Tag Archives: Under the Fig Trees

To Everything There Is a Season

Under the Fig Trees

by Christie Robb

First time feature director Erige Sehiri’s Under the Fig Trees depicts a day in the life of Tunisian agricultural workers harvesting an orchard’s worth of figs on a sunny summer day. The village is almost claustrophobically small. Everyone knows everyone else’s business. Life’s opportunities are limited. Gender roles are rigid.

Sehiri’s film unfolds slowly. It feels like we are eavesdropping. The cast of non-professional actors chat, flirt, and bicker among themselves and try to avoid getting in trouble with the boss Gaith (Gaith Mendassi).

The progressive Fidé (Fidé Fdhili) has a closer relationship with Gaith than most, but is aware that this is a source of gossip for the other workers. She also knows that he is just as capable of assaulting her in a quiet corner as he is capable of letting her ride shotgun to the job site instead of making her stand in the bed of the truck like the others.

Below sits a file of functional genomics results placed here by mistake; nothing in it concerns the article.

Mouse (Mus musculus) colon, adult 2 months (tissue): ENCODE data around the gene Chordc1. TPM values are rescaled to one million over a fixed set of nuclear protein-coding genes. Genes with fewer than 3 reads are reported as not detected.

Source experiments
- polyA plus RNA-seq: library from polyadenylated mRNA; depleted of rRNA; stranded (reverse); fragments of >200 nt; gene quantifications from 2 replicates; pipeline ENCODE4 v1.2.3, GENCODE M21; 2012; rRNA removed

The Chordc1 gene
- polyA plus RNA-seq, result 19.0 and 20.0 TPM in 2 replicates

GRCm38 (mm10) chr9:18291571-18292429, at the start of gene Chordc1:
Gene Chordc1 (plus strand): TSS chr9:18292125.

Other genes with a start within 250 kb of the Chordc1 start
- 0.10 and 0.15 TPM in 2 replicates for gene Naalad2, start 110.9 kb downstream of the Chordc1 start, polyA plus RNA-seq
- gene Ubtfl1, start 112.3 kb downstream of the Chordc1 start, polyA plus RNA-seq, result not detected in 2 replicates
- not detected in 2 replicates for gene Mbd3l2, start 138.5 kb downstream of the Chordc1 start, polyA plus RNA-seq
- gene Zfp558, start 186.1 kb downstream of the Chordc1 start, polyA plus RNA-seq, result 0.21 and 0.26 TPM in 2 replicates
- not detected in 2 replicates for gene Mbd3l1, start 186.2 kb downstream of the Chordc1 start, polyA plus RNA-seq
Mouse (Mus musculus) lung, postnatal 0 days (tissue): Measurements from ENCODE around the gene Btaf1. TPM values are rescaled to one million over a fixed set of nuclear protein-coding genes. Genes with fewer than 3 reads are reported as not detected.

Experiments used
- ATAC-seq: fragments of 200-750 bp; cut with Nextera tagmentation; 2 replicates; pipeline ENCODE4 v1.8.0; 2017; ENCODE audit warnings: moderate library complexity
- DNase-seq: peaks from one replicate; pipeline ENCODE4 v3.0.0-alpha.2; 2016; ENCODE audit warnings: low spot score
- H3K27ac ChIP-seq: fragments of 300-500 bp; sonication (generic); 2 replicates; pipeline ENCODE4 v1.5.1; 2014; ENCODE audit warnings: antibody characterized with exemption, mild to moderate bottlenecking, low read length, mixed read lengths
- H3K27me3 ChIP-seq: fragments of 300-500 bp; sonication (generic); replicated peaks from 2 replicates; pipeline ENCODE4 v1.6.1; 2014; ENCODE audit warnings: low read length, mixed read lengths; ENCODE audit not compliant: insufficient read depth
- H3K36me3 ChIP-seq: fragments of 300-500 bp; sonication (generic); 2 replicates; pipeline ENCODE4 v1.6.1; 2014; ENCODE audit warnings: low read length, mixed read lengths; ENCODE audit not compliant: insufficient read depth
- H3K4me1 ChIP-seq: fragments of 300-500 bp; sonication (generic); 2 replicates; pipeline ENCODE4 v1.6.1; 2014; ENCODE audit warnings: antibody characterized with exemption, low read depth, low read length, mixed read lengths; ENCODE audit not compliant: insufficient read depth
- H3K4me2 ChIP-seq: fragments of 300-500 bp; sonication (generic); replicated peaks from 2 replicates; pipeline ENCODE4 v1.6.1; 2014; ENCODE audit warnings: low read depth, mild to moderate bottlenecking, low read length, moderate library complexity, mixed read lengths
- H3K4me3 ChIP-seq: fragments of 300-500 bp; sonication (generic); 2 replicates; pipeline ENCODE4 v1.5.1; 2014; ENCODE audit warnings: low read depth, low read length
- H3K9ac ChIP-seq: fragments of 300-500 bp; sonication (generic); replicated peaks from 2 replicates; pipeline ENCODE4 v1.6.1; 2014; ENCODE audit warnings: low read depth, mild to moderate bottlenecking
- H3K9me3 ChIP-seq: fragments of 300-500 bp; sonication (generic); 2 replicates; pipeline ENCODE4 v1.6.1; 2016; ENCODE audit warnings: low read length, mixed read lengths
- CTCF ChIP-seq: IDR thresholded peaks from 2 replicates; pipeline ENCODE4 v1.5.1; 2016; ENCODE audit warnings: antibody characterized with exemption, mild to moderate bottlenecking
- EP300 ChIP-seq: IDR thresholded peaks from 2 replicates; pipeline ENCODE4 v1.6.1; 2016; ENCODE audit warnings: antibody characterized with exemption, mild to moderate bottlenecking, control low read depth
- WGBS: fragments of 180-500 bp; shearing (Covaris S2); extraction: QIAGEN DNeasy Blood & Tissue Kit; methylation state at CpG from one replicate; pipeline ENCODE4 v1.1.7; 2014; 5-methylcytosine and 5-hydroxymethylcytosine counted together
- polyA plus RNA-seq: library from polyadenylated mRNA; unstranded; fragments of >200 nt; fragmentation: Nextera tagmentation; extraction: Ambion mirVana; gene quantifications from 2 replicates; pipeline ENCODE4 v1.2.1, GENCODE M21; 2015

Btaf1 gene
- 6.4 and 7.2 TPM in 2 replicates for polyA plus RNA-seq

Fidé’s younger sister Feten (Feten Fdhili) is delighted to meet up with an ex-boyfriend she’s never completely gotten over. The beautiful Abdou (Abdelhak Mrabti) seems less than thrilled. Another couple struggles to define the terms of their relationship as they simultaneously attempt to hide a stolen bucket of figs.

The young speculate joyfully on their futures and love lives while a separate clutch of older women gaze on from the sidelines. Their swollen bodies and melancholy demeanors hint at the unexpected challenges and burdens that the young folks will someday have to navigate themselves.

Sehiri’s background in documentary film comes through in lingering shots of the countryside that are reminiscent of the honey-hued oil paintings of agricultural workers from the 19th century. And like those paintings, her movie shows both the hardships and the beauty of working on the land in community.